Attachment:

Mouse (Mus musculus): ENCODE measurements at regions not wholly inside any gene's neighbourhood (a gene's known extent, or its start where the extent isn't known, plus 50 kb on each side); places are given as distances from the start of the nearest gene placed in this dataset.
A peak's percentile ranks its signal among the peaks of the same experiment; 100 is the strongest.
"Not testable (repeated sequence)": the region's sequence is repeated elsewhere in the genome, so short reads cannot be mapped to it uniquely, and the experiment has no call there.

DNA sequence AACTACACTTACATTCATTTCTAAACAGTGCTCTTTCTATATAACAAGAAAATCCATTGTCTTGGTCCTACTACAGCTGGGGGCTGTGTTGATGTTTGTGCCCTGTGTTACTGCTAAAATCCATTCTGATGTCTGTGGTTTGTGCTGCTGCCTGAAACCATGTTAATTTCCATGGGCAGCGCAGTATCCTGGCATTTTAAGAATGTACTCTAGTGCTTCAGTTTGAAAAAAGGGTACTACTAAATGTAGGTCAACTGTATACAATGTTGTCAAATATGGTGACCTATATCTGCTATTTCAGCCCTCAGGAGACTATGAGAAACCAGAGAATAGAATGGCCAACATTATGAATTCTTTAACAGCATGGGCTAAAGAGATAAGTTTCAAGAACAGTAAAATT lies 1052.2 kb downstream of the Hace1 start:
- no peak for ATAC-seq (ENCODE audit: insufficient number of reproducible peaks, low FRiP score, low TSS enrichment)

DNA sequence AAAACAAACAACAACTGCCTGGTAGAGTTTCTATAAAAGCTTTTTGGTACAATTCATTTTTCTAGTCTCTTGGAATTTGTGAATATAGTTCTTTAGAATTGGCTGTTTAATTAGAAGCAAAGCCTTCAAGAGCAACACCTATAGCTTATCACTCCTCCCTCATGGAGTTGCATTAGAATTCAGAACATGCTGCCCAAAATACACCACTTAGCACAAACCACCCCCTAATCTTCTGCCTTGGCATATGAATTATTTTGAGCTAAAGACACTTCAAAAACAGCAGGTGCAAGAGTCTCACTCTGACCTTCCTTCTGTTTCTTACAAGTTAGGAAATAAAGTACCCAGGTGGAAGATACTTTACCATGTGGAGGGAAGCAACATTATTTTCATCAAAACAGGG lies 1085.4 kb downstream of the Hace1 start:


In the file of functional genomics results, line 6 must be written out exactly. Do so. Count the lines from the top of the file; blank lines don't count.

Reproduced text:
DNA sequence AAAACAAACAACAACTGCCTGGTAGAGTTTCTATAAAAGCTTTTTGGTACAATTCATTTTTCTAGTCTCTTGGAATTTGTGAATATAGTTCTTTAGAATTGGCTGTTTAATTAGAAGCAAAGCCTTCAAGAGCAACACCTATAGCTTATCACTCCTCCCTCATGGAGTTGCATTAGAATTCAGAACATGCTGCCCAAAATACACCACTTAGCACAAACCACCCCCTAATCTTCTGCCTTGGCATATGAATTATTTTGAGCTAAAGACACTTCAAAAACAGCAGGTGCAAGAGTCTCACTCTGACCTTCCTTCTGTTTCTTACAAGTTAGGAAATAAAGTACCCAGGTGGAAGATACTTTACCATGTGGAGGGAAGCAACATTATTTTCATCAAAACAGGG lies 1085.4 kb downstream of the Hace1 start: